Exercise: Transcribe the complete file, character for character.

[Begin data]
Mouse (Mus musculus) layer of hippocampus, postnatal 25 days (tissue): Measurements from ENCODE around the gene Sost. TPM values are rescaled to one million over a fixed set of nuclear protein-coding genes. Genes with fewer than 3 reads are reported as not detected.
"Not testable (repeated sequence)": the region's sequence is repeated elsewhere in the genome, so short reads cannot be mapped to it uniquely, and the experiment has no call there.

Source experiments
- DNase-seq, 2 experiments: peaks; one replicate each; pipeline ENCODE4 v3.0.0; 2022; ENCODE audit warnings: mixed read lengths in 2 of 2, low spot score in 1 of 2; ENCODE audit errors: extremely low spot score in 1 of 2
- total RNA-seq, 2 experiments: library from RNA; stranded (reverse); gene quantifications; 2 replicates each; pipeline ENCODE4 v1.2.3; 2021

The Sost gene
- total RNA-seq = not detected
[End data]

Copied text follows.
Mouse (Mus musculus) layer of hippocampus, postnatal 25 days (tissue): Measurements from ENCODE around the gene Sost. TPM values are rescaled to one million over a fixed set of nuclear protein-coding genes. Genes with fewer than 3 reads are reported as not detected.
"Not testable (repeated sequence)": the region's sequence is repeated elsewhere in the genome, so short reads cannot be mapped to it uniquely, and the experiment has no call there.

Source experiments
- DNase-seq, 2 experiments: peaks; one replicate each; pipeline ENCODE4 v3.0.0; 2022; ENCODE audit warnings: mixed read lengths in 2 of 2, low spot score in 1 of 2; ENCODE audit errors: extremely low spot score in 1 of 2
- total RNA-seq, 2 experiments: library from RNA; stranded (reverse); gene quantifications; 2 replicates each; pipeline ENCODE4 v1.2.3; 2021

The Sost gene
- total RNA-seq = not detected